2004 - An ACORN employee admitted to forging signatures and registering three of her friends to vote 40 times.
2005 - Two ex-ACORN employees were convicted in Denver of perjury for submitting false voter registrations.
2004 - A Florida Department of Law Enforcement spokesman said ACORN was “singled out” among suspected voter registration groups for a 2004 wage initiative because it was “the common thread” in the agency’s fraud investigations.
2004 - The Detroit Free Press reported that “overzealous or unscrupulous campaign workers in several Michigan counties are under investigation for voter-registration fraud, suspected of attempting to register nonexistent people or forging applications for already-registered voters.” ACORN-affiliate Project Vote was one of two groups suspected of turning in the documents.
2003 - Of 5,379 voter registration cards ACORN submitted in St. Louis, only 2,013 of those appeared to be valid. At least 1,000 are believed to be attempts to register voters illegally.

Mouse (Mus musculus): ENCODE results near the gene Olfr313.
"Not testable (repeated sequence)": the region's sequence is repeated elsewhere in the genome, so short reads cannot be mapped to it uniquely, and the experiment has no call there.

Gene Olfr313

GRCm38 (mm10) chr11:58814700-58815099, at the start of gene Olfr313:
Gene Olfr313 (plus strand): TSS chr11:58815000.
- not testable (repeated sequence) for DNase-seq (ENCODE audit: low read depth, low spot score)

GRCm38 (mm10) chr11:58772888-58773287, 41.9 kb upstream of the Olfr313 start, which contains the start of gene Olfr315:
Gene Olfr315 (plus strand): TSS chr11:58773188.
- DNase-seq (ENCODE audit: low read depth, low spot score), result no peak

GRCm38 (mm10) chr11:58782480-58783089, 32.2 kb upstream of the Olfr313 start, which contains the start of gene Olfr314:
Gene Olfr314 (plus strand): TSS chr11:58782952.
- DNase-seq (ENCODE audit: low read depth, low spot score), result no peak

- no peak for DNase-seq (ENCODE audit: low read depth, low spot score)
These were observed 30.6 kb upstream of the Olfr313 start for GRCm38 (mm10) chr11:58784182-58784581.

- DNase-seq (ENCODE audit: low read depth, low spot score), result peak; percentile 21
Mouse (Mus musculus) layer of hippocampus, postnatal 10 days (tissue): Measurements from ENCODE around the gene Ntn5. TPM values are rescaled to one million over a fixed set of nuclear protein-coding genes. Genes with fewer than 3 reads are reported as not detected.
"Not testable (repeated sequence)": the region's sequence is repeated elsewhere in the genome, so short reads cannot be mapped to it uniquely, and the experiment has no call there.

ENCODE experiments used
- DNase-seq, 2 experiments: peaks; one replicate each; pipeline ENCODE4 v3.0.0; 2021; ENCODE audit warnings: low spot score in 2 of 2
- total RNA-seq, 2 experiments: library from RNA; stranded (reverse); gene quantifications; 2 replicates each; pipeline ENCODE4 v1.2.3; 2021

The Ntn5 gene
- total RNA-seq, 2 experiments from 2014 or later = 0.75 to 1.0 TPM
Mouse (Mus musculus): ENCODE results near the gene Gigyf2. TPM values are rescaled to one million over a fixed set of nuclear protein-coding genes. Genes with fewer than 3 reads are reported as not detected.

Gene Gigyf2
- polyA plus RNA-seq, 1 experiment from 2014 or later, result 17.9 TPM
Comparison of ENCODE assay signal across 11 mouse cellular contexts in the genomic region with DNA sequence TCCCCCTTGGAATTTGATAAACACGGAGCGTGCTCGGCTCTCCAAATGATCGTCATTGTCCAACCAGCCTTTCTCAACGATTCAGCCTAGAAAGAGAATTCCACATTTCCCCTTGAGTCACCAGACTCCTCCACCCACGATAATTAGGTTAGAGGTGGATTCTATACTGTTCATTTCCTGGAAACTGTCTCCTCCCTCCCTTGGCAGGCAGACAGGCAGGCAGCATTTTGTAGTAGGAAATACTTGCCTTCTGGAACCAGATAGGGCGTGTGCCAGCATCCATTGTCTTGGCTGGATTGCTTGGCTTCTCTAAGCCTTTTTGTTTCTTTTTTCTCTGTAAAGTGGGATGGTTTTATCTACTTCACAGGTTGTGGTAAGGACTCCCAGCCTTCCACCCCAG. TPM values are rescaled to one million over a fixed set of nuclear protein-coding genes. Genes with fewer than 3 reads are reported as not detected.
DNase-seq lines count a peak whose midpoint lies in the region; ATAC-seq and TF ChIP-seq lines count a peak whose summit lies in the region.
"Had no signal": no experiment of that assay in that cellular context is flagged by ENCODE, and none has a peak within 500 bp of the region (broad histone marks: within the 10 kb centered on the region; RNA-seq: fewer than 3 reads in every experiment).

2004 - North Carolina officials investigated ACORN for submitting fake voter registration cards.
Four ACORN employees submitted as many as 3,000 potentially fraudulent signatures on the group’s Albuquerque ballot initiative. A local sheriff added: “It’s safe to say the forgery was widespread.”
2004 - An ACORN employee registered a 13-year-old boy to vote. Citing this and other examples, New Mexico State Representative Joe Thompson stated that ACORN was “manufacturing voters” throughout New Mexico.
2004 - A grand jury indicted a Columbus ACORN worker for submitting a false signature and false voter registration form. In Franklin County, two ACORN workers submitted what the director of the board of election supervisors called “blatantly false” forms. In Cuyahoga County, ACORN and its affiliate Project Vote submitted registration cards that had the highest rate of errors for any voter registration group.